Doc Martin finished intoning the time and date into his recorder and shut off the device for a moment, staring at him.
He didn't speak straight to Jed, though. He spoke to Jerry Dwyer, at his side.
"Lieutenant. What's he doing here?"
Inwardly, Jed groaned.
"Doc..." Jerry murmured unhappily. "I think it's his...conscience."
The M.E. hiked a bushy gray eyebrow. "But he's not a cop anymore. He's a writer."
He managed to say the word writer as if it were a synonym for scumbag.
Why not? Jed thought. He was feeling a little bit like a scumbag this morning.
Doc Martin sniffed. "He used to be a cop. A good one, too," he admitted gruffly.
"Yeah, so give him a break," Jerry Dwyer told him.
"And he's got his private investigator's license, too. He's still legit."
This time Martin made a skeptical sound at the back of his throat. "Yeah, he got that license so he could keep sticking his nose into other people's business--so he could write about it. He working for the dead girl? He know her folks? I don't think so."
"Maybe I want to see justice done," Jed said quietly.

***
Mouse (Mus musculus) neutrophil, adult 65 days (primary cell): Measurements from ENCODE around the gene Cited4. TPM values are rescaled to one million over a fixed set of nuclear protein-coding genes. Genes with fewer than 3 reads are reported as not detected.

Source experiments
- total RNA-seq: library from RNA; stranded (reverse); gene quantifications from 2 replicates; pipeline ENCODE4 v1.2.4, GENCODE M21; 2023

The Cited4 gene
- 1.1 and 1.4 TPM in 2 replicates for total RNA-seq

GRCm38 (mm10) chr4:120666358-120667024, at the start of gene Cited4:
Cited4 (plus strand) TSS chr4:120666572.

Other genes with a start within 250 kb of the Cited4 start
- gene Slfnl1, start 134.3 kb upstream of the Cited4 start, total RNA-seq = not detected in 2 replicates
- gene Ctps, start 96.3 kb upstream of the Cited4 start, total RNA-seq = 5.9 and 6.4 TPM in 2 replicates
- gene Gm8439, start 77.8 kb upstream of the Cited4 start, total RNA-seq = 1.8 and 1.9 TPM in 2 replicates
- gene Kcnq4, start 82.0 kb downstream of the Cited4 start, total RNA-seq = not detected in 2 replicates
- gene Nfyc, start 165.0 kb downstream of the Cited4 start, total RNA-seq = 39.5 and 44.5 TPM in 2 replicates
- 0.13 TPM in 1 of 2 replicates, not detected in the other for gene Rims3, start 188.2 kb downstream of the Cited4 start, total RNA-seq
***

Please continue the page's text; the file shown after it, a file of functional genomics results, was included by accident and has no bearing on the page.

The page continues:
"Maybe the entire force was wrong twelve years ago."
"Maybe we've got a copycat," Martin said. "And maybe we got the wrong guy," Jed said.
"Technically, we didn't get any guy, exactly," Jerry reminded them both uncomfortably.
"And you feel like shit for having written about it, as if the cop who was killed really did do it, huh?" Doc Martin asked Jed.
"Yeah, if that's the case, I feel like shit," Jed agreed. Jerry came to his defense again. "Listen, the guy's own partner thought he was guilty. Hell, he was the one who shot him. And Robert Gessup, the A.D.A., compiled plenty of evidence for an arrest and an indictment." Jerry cleared his throat. "And so far, no one has been proved wrong about anything. We all know about copycats."
"Thing about copycats is, they always miss something, some little trick," Doc Martin said. "Unfortunately, I wasn't the M.E. on the earlier victims. Old Dr. Mackleby was, but he passed away last summer from a heart attack, and the younger fellow who was working the case, Dr. Austin, was killed in an automobile accident. But don't worry, if there's something off-kilter here, I'll find it. I'm good. Damned good."